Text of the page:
WASHINGTON (Reuters) - The U.S. government has provided about 40 tons of weapons and ammunition to Somalia’s embattled government in the past six weeks to help it fight Islamist insurgents, a senior U.S. official said on Friday.
The official, who spoke on condition of anonymity, said the United States spent less than $10 million on what he described as small arms and ammunition as well as on payments to other nations to train Somali government forces.
While the State Department confirmed on Thursday that it was providing weaponry to the government, it had not previously provided details on the type, cost or amount.
The senior State Department official told reporters the United States began providing the arms soon after Somalia’s al Shabaab insurgents began a major offensive against the fragile transitional federal government (TFG) in early May.
Al Shabaab, which is seen as a proxy for al Qaeda, controls most of south Somalia and all but a few blocks of the capital Mogadishu. The official said Washington feared that it could destabilize the region and turn Somalia into a safe haven for foreign Islamists and “global terrorists.”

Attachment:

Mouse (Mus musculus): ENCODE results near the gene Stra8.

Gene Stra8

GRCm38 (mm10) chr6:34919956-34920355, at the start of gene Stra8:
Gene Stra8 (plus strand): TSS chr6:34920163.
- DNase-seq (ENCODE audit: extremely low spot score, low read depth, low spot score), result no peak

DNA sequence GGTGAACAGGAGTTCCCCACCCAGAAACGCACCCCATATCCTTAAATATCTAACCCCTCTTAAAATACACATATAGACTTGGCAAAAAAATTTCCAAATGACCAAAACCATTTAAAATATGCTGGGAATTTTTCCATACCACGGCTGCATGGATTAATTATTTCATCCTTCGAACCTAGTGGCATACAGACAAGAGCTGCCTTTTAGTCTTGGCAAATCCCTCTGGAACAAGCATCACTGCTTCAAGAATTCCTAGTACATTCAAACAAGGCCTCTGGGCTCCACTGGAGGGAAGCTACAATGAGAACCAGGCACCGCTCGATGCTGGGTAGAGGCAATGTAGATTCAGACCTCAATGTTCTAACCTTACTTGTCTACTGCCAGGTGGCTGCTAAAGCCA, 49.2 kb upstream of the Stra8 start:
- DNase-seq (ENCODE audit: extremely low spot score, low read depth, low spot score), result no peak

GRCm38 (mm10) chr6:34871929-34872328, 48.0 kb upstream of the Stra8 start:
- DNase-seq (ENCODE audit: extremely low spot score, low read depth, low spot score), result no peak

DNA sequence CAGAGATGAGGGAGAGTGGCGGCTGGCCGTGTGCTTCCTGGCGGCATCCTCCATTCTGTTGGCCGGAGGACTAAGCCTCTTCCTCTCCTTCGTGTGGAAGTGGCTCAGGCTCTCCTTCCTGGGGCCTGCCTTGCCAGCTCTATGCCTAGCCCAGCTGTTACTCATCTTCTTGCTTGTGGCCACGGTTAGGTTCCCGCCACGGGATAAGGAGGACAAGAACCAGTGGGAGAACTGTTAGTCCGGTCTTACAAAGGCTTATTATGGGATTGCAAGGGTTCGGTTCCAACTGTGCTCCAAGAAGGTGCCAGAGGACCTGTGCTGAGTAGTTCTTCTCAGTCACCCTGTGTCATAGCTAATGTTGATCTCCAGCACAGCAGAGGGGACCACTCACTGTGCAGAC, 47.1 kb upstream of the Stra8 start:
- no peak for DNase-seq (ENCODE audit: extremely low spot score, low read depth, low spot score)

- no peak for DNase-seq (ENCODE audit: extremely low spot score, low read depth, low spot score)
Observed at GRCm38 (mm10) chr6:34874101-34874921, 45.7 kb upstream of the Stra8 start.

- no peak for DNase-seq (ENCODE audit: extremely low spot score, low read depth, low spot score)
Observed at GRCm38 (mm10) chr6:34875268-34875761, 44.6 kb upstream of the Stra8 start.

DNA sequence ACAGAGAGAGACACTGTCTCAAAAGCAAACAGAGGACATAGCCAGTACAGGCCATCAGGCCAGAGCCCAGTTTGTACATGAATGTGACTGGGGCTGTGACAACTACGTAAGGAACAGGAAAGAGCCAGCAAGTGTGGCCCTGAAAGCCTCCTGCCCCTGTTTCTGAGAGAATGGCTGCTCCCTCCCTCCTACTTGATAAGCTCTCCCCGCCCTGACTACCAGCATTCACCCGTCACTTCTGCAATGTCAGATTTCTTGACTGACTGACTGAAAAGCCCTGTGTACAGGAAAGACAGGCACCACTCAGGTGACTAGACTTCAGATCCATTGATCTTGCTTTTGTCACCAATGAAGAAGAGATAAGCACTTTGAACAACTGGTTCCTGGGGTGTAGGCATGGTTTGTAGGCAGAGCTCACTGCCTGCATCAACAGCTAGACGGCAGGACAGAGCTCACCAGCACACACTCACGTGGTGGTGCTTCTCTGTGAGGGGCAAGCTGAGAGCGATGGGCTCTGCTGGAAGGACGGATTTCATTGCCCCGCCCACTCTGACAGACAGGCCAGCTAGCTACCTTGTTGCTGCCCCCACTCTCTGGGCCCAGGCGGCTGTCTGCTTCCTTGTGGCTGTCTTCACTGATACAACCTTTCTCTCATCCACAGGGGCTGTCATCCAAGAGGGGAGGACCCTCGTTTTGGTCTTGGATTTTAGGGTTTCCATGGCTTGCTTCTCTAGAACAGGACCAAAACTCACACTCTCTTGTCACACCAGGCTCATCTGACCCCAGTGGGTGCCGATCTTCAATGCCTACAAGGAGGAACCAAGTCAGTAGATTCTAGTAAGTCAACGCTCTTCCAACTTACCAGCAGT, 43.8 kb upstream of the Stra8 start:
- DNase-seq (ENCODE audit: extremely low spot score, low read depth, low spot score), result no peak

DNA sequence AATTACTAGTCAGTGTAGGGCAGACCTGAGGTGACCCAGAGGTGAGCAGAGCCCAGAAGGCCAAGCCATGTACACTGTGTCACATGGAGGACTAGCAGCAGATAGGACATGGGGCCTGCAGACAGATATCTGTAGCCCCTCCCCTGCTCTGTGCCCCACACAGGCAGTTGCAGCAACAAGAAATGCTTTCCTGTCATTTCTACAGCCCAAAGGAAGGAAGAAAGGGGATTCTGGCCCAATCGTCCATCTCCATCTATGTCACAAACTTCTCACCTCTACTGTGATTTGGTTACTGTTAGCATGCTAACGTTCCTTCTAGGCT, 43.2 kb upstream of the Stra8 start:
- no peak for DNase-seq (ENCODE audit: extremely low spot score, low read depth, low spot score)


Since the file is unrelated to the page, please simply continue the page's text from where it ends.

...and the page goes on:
“We’ve shipped probably in the neighborhood of 40 tonnes worth of arms and munitions into Somalia,” the official said. “We remain concerned about the prospects of an al Shabaab victory, and we want to do as much as we can to help the TFG.”
The United States funded the purchase of arms for the Somali government and also asked the Ugandan and Burundian troops in the country to give the government weapons and then reimbursed them, the official said.
He said the United States also set aside money to pay the Ugandan and Burundian units to train government forces rather than having U.S. troops conduct the training.
When a moderate Islamist was elected president in January, there was hope he could end nearly two decades of bloodshed in Somalia by reconciling with hardliners who want to impose a strict version of Islamic law across the country.
But al Qaeda leader Osama bin Laden declared Somali President Sheikh Sharif Ahmed an enemy in an audiotape released in March, calling on the insurgents to topple the government and for Muslims around the world to join their fight.
The U.S. official said he had heard estimates of between 200 and 400 foreign fighters in Somalia but that his personal view was that the figure probably was less than 200.
Reporting by Arshad Mohammed; Editing by Will Dunham
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